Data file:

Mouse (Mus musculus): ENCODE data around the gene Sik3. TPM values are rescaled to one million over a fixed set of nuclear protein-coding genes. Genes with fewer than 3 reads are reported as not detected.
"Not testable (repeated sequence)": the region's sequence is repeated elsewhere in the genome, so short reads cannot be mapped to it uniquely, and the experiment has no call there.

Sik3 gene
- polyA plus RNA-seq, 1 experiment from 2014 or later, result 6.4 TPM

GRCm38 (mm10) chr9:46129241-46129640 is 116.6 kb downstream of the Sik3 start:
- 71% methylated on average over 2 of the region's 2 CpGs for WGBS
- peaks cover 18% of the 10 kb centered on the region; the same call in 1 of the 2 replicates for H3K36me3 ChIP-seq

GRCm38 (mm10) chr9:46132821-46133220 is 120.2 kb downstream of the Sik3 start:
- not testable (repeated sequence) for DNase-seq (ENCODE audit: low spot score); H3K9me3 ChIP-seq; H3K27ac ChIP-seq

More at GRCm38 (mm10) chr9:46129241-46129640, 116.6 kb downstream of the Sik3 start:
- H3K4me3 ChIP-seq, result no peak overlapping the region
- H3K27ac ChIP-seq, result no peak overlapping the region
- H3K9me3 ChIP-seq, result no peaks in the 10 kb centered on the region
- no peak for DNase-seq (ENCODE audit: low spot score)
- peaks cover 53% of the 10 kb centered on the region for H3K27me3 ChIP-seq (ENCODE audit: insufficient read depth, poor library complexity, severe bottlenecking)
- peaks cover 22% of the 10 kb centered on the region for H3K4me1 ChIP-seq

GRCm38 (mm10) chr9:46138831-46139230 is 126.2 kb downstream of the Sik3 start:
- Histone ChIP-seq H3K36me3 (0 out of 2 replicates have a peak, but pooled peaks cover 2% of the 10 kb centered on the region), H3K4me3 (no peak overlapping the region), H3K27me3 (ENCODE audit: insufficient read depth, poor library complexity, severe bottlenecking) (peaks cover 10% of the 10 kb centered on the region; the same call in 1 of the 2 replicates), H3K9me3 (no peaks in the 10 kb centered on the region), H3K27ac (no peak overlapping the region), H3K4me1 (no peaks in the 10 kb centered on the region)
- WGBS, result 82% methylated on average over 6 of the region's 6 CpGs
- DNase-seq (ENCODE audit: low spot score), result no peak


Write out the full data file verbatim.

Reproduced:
Mouse (Mus musculus): ENCODE data around the gene Sik3. TPM values are rescaled to one million over a fixed set of nuclear protein-coding genes. Genes with fewer than 3 reads are reported as not detected.
"Not testable (repeated sequence)": the region's sequence is repeated elsewhere in the genome, so short reads cannot be mapped to it uniquely, and the experiment has no call there.

Sik3 gene
- polyA plus RNA-seq, 1 experiment from 2014 or later, result 6.4 TPM

GRCm38 (mm10) chr9:46129241-46129640 is 116.6 kb downstream of the Sik3 start:
- 71% methylated on average over 2 of the region's 2 CpGs for WGBS
- peaks cover 18% of the 10 kb centered on the region; the same call in 1 of the 2 replicates for H3K36me3 ChIP-seq

GRCm38 (mm10) chr9:46132821-46133220 is 120.2 kb downstream of the Sik3 start:
- not testable (repeated sequence) for DNase-seq (ENCODE audit: low spot score); H3K9me3 ChIP-seq; H3K27ac ChIP-seq

More at GRCm38 (mm10) chr9:46129241-46129640, 116.6 kb downstream of the Sik3 start:
- H3K4me3 ChIP-seq, result no peak overlapping the region
- H3K27ac ChIP-seq, result no peak overlapping the region
- H3K9me3 ChIP-seq, result no peaks in the 10 kb centered on the region
- no peak for DNase-seq (ENCODE audit: low spot score)
- peaks cover 53% of the 10 kb centered on the region for H3K27me3 ChIP-seq (ENCODE audit: insufficient read depth, poor library complexity, severe bottlenecking)
- peaks cover 22% of the 10 kb centered on the region for H3K4me1 ChIP-seq

GRCm38 (mm10) chr9:46138831-46139230 is 126.2 kb downstream of the Sik3 start:
- Histone ChIP-seq H3K36me3 (0 out of 2 replicates have a peak, but pooled peaks cover 2% of the 10 kb centered on the region), H3K4me3 (no peak overlapping the region), H3K27me3 (ENCODE audit: insufficient read depth, poor library complexity, severe bottlenecking) (peaks cover 10% of the 10 kb centered on the region; the same call in 1 of the 2 replicates), H3K9me3 (no peaks in the 10 kb centered on the region), H3K27ac (no peak overlapping the region), H3K4me1 (no peaks in the 10 kb centered on the region)
- WGBS, result 82% methylated on average over 6 of the region's 6 CpGs
- DNase-seq (ENCODE audit: low spot score), result no peak